This is my blog about my interests in photography and film-making, also my travels as well as other items that I feel may be of interest. I also run the Photography equipment website, Filmcam....................................... IF YOU WANT TO ENLARGE ANY IMAGE BELOW SIMPLY CLICK ON IT !

Monday, March 22, 2010

Bolex projector runs Bolex camera !

And here it is ! This is how I convert 16mm footage to more 16mm stuff in the camera, usually altering it a bit along the way.

That old Bolex S.321 projector has been with me for about 40 years now. At one time I used it for compiling sound tracks. The great thing about this classic machine is that it's very kind to the film and extremely steady. The film can be laced as a silent projector without going round the sound-drum etc. And the motor is strong enough to drive the camera and probably more as well. The Bolex H16 reflex camera is attached to the inching knob-shaft, which as you see is on the side of the Bolex projector, just to be different. The flexible shaft, an old speedo cable, drives the 1:1 shaft on the camera. The cable is supported both ends by sturdy brackets. You're maybe thinking this gadget looks like a set for the latest Wallace and Gromit epic. However, I can assure you it does all actually work !

With the S.321 projector you have the option of a 2 or 3 bladed shutter. I wanted more light so I simply snipped off one of the blades on the '2' shutter. The resulting flicker from a single blade doesn't get recorded. I still use the traditional bulb and condenser lenses, maybe not as bright as a more modern machine but it gives nice and even illumination which is the important thing. There is a variable speed control and I usually opt for something like a stately 14 fps. But the motor takes a short while to get to speed so you have to allow for this when lacing up. Everything is all locked in sync. If something horrible should happen like a film jam (it hasn't yet, touch wood) the drive at the camera is set to give way and fail, and if I'm dozing off that red light will flash. You may feel all this is unnecessary if it all sounds smooth. The screen can be a piece of card, or a decent quality back-projection screen via a front-silvered mirror as you see in this set-up.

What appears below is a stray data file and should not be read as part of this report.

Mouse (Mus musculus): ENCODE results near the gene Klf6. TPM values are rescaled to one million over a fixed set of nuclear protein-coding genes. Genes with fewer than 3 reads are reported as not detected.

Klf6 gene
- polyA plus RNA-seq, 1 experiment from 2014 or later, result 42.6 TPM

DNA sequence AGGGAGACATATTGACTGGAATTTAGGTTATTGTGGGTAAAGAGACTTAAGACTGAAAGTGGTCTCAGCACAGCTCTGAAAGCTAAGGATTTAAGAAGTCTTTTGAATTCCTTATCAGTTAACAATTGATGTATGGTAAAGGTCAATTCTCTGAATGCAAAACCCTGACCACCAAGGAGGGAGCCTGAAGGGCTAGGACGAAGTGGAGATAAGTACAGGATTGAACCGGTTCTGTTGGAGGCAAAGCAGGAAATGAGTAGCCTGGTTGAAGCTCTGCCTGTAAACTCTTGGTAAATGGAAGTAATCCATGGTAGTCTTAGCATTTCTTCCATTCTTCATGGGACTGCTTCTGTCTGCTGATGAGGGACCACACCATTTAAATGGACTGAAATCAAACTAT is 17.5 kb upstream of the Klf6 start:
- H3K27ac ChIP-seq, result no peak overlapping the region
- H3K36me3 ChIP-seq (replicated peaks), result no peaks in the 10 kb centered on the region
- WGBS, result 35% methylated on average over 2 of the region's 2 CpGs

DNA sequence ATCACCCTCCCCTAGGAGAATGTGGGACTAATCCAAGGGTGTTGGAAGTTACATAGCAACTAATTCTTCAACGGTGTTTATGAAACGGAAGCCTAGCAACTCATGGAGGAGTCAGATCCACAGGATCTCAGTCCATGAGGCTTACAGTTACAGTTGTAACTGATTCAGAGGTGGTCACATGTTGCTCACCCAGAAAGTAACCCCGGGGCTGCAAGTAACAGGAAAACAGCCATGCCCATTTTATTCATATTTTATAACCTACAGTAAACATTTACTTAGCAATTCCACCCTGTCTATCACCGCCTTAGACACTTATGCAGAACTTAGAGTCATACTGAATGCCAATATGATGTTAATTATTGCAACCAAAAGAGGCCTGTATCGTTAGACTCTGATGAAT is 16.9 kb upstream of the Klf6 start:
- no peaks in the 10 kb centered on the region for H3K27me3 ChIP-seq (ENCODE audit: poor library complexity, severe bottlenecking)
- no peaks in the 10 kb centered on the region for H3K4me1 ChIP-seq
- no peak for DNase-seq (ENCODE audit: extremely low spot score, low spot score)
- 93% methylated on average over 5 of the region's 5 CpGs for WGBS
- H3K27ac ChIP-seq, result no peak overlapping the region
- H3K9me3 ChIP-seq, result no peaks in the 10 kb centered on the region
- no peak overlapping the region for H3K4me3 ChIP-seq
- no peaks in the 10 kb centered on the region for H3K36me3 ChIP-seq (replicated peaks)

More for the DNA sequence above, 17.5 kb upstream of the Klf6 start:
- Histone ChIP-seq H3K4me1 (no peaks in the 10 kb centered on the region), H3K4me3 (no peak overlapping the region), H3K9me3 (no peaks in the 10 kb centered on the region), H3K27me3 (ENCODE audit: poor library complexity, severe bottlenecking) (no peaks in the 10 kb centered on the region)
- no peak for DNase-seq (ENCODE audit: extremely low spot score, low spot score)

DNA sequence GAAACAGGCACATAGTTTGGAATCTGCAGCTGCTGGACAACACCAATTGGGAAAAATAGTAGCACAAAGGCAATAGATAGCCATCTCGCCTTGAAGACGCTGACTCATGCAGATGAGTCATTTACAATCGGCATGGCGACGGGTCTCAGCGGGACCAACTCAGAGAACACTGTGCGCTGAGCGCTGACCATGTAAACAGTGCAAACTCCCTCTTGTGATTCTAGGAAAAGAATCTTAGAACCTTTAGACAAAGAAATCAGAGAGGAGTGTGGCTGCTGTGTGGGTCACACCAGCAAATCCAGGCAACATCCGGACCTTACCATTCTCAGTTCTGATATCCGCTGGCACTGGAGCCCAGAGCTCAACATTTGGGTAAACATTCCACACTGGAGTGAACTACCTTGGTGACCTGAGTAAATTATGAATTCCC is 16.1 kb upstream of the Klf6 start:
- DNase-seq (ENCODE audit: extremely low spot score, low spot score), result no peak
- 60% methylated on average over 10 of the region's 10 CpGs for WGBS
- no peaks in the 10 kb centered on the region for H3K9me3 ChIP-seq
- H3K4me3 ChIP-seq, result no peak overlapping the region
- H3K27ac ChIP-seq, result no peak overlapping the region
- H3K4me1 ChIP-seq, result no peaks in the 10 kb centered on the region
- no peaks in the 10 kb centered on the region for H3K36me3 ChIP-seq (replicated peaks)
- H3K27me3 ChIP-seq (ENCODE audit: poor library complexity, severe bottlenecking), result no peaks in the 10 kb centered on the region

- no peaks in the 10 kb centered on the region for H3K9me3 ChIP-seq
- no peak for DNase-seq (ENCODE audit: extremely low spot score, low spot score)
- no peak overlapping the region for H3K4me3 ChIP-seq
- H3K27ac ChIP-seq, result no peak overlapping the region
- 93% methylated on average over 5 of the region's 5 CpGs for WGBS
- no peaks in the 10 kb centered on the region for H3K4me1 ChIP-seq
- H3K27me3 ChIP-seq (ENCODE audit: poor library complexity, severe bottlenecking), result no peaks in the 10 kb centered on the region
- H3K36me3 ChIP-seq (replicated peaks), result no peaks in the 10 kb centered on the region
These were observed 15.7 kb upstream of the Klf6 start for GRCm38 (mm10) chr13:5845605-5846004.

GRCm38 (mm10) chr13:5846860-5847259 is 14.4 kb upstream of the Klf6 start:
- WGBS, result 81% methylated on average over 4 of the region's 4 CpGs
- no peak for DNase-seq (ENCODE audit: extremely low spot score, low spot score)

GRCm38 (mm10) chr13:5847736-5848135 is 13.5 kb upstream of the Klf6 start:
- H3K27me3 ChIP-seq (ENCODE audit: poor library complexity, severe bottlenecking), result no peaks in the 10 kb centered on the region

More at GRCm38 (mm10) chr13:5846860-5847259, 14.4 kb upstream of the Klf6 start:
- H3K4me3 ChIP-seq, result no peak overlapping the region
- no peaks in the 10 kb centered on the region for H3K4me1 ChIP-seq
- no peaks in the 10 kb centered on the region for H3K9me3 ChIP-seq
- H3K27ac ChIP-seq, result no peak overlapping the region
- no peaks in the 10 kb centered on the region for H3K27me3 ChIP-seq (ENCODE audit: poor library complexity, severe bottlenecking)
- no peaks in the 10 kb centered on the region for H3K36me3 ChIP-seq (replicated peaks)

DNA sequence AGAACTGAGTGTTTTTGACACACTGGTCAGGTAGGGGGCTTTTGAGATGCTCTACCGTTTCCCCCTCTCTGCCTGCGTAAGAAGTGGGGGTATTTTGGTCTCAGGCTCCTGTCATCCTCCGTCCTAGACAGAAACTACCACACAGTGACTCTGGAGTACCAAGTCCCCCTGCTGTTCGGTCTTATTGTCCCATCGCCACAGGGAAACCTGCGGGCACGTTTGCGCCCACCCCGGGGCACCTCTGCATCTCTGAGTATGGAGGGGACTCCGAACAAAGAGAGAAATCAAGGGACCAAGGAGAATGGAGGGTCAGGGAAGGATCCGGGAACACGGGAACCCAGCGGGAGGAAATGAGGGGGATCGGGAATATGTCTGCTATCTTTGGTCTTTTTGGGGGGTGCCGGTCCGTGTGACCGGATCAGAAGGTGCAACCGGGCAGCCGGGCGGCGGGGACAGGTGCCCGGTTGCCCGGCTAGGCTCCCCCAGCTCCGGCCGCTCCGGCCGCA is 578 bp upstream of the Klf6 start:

Setting up a special-effects shot can be tricky. One way is to run an out-take loop of film prior to connecting the camera, until you're sure the image is as you want it. But I often use this alternative:
I wanted to project just one frame and work on the colour filtration etc in a more leisurely fashion, so I tried various things to achieve a cool gate for long periods. Finally I settled on shining another projector into the S.321's gate via a small mirror. This is planted behind a tiny opening that Bolex have thankfully provided. That Elf projector had seen better days, only the fan runs now, and I even sawed off Elf's front to make more room ! Using the standard f1.2 Elf lens I can get a reasonably bright image if it's kept small. The Bolex lens is the 50mm f1.3 Hi-fi, really crisp. I'd be interested to hear from readers who have tried less cumbersome methods for single-frame projection.
The camera can be put in any position near the projector and is connected when needed. I often make use of the Bolex matte box.

Although stop-frame is marvellous for many effects, running a camera and projector in real time or thereabouts does give some very natural-looking possibilities. It also means there is less time for your effects shot to go wrong !